Buddhist Nun Publishes English Cookbook on Korean Temple Food
Striving to introduce Korean temple food to a global audience, Korean Buddhist nun Wookwan has written an English-language cookbook on temple food, titled Wookwan's Korean Temple Food: The Road to the Taste of Enlightenment. Published last month and the first of its kind in English, the book focuses on Korea’s jang (fermented sauce) culinary culture and introduces 41 recipes, some of which feature Western ingredients.
The Buddhist chef, who has garnered global fame by participating in the Netflix documentary Chef’s Table, has written two other cookbooks in Korean, however her travels and interactions abroad inspired her to write the third in English.
“I have had many opportunities since 2010 to introduce Korean temple food in the US or other countries,” she explained to The Korea Times. “When I was in New York in 2010, I visited the Culinary Institute of America and noticed there weren’t any Korean cookbooks in the library. That’s when I thought it would be nice to write an introduction to temple food if I had the opportunity. Then later I was approached by a publisher in the US run by a Korean who felt the need for this type of book. That’s how this project started.”
Wookwan, who is the head of Mahayeon Temple Food Cultural Center and an expert member of temple food at the Cultural Corps of Korean Buddhism, has been preparing and eating temple food for a long time. She became a Buddhist in 1988 and obtained a master’s degree in Buddhism at the University of Delhi in India. It was during her time at a Buddhist nursing home that she discovered how much she enjoyed preparing the “right” food. When, in 2009, a fellow monk suggested that she showcase her dishes at a temple food event, her culinary career skyrocketed and since then she has participated in various global culinary events.
According to Wookwan, Buddhist temple food is “basically about gongyang—offering everything from food to thoughts for the Buddha. As Buddhists eat for training, preparing and eating food are part of the process of enlightenment.” (The Korea Herald)
“One must reflect on which ingredients are used, where they are from, how they are prepared by whom and how they will affect the body,” she added. “Eating according to the bodily needs, rather than what the palate desires, is important.” (The Korea Herald)
Buddhist temple cuisine is eco-friendly and vegetarian. It does not use meat or animal products, except for some dairy elements such as milk. In addition, it also avoids the five pungent vegetables, otherwise so characteristic of Korean cooking, that are said to distract the mind—garlic, chives, green onions, leeks, and onions.
Every single grain of rice is treated with respect. And even the water and pickled radish used to rinse the dishes at the end of a meal are consumed. “But it’s not just about some rules and regulations. It’s more about the overall philosophy—being thankful and appreciating what you have,” according to Wookwan. (The Korea Herald)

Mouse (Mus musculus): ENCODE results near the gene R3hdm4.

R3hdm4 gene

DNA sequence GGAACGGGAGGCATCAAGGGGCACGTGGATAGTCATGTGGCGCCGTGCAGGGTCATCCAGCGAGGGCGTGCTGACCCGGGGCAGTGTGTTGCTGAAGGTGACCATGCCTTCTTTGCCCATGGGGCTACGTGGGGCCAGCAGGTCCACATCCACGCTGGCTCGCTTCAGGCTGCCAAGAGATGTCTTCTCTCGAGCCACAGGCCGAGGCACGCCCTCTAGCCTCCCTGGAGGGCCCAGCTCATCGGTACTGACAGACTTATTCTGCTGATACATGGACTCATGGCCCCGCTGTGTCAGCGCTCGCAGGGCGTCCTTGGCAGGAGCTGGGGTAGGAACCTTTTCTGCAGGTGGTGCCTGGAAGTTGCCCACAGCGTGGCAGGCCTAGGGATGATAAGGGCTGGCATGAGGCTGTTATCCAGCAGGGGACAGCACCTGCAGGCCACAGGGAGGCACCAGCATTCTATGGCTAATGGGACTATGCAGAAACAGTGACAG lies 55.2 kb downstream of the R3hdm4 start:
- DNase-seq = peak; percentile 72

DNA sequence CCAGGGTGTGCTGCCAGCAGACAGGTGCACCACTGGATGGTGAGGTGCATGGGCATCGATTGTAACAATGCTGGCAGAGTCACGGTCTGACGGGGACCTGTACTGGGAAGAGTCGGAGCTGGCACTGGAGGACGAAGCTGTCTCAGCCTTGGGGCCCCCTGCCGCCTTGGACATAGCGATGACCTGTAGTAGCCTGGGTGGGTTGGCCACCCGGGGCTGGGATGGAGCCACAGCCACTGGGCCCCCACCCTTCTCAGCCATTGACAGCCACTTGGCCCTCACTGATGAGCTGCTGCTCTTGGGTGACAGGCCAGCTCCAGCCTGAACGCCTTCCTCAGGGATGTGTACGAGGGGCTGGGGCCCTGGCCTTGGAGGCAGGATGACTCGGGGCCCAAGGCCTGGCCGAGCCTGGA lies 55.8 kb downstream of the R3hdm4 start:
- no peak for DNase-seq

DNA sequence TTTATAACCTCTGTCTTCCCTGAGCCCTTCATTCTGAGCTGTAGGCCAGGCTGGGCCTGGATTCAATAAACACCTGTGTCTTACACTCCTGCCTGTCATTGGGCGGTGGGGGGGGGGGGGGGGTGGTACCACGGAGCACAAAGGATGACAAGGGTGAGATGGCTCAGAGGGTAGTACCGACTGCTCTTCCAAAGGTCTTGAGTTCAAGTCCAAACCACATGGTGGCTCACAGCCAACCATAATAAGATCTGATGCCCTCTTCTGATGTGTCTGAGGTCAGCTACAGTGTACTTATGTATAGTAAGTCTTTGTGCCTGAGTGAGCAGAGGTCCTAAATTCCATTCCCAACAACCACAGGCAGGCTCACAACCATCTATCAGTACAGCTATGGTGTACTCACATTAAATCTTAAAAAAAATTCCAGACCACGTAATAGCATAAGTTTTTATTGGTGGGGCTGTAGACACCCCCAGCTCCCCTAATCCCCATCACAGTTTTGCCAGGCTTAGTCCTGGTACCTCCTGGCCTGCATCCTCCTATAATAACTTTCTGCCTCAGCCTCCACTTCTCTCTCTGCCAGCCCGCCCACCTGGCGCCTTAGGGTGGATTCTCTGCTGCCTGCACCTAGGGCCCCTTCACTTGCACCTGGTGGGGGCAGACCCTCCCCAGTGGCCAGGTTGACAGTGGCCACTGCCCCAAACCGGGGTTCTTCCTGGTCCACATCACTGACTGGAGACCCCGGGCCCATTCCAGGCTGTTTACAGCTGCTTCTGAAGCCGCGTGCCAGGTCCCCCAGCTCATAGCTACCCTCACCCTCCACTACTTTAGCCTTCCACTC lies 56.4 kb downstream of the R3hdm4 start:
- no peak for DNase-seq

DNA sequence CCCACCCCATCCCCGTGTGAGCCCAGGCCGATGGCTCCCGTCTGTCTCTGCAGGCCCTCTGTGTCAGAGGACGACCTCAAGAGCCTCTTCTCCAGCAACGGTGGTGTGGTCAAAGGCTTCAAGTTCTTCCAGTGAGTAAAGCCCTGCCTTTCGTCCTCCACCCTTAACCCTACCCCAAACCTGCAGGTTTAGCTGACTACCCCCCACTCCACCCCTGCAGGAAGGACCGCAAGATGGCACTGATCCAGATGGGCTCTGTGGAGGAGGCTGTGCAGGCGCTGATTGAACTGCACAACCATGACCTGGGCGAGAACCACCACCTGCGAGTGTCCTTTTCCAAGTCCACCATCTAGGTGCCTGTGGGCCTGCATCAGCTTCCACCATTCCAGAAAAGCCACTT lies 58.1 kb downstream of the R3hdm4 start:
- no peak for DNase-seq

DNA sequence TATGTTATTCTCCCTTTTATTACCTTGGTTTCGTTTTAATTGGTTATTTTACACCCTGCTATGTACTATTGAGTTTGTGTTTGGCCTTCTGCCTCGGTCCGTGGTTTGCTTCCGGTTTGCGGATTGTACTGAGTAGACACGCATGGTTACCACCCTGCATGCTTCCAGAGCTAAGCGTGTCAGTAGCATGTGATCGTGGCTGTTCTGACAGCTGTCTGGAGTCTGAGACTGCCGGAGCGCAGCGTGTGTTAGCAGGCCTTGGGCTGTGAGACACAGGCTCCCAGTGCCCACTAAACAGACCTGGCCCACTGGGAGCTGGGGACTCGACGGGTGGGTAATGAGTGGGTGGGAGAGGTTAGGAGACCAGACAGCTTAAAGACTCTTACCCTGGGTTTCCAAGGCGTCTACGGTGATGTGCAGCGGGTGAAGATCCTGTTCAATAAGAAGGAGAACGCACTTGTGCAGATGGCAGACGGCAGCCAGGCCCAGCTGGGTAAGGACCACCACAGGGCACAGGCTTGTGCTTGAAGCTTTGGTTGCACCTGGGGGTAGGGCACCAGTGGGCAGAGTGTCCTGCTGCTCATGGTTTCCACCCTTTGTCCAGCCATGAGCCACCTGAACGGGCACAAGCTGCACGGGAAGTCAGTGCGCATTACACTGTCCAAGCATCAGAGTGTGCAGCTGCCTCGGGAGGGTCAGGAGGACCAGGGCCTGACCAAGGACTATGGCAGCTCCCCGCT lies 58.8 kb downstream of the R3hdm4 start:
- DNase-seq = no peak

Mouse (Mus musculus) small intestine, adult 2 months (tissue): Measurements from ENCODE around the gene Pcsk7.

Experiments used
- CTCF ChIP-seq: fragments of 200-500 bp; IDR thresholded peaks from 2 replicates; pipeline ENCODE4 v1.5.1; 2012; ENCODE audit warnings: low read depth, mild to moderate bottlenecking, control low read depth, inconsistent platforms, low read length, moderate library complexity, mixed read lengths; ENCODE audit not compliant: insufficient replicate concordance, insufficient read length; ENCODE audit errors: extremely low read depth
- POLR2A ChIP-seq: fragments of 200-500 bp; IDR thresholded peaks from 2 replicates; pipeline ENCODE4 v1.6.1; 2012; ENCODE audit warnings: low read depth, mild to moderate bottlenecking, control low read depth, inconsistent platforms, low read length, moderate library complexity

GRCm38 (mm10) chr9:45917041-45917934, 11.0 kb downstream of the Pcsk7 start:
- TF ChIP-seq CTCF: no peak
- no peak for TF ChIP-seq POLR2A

The 41 recipes in the book include traditional Korean temple dishes such as a steamed lotus root dish with soybean paste and a lotus leaf rice—lotus is a popular ingredient due to its symbolic significance—and new dishes developed by Wookwan that feature Western ingredients, such as Brussels sprouts, tomato, and avocado, and traditional Korean sauces. “If [the book] only contains recipes with Korean ingredients, it’s hard to follow [for foreigners]. But with these types of foreign ingredients, non-Koreans can also easily make temple food using Korean jang,” she explained. (The Korea Times)
The book also dispels common prejudices about temple food, which is often thought to be bland and grey, with colorful photos of sometimes surprising dishes, such as pancakes and a coffee jelly.
By writing the book in English, the Buddhist nun hopes to introduce everyone to the simplicity and philosophy of Korean temple cuisine: “Eating is not just about filling the stomach. It’s about what kind of mindset you have while eating. As preparers, we forage ingredients while communicating with nature, and cook and eat them with gratitude. We practice this with hope to brighten the world.” (The Korea Times)
Buddhist nun Wookwan publishes English cookbook (The Korea Times)
Respecting food for enlightenment (The Korea Herald)
Buddhist nun Wookwan’s temple food cookbook focuses on fermentation culture (South China Morning Post)
Related news from Buddhistdoor Global
Korean Buddhist Cuisine Helps France and Korea Celebrate 130 Years of Diplomatic Ties
Korean Nun Publishes New Book on Buddhist Cuisine to Heal Mind and Body
Japanese Chef Campaigns to Preserve and Share the Buddhist Dining Tradition of Shojin Ryori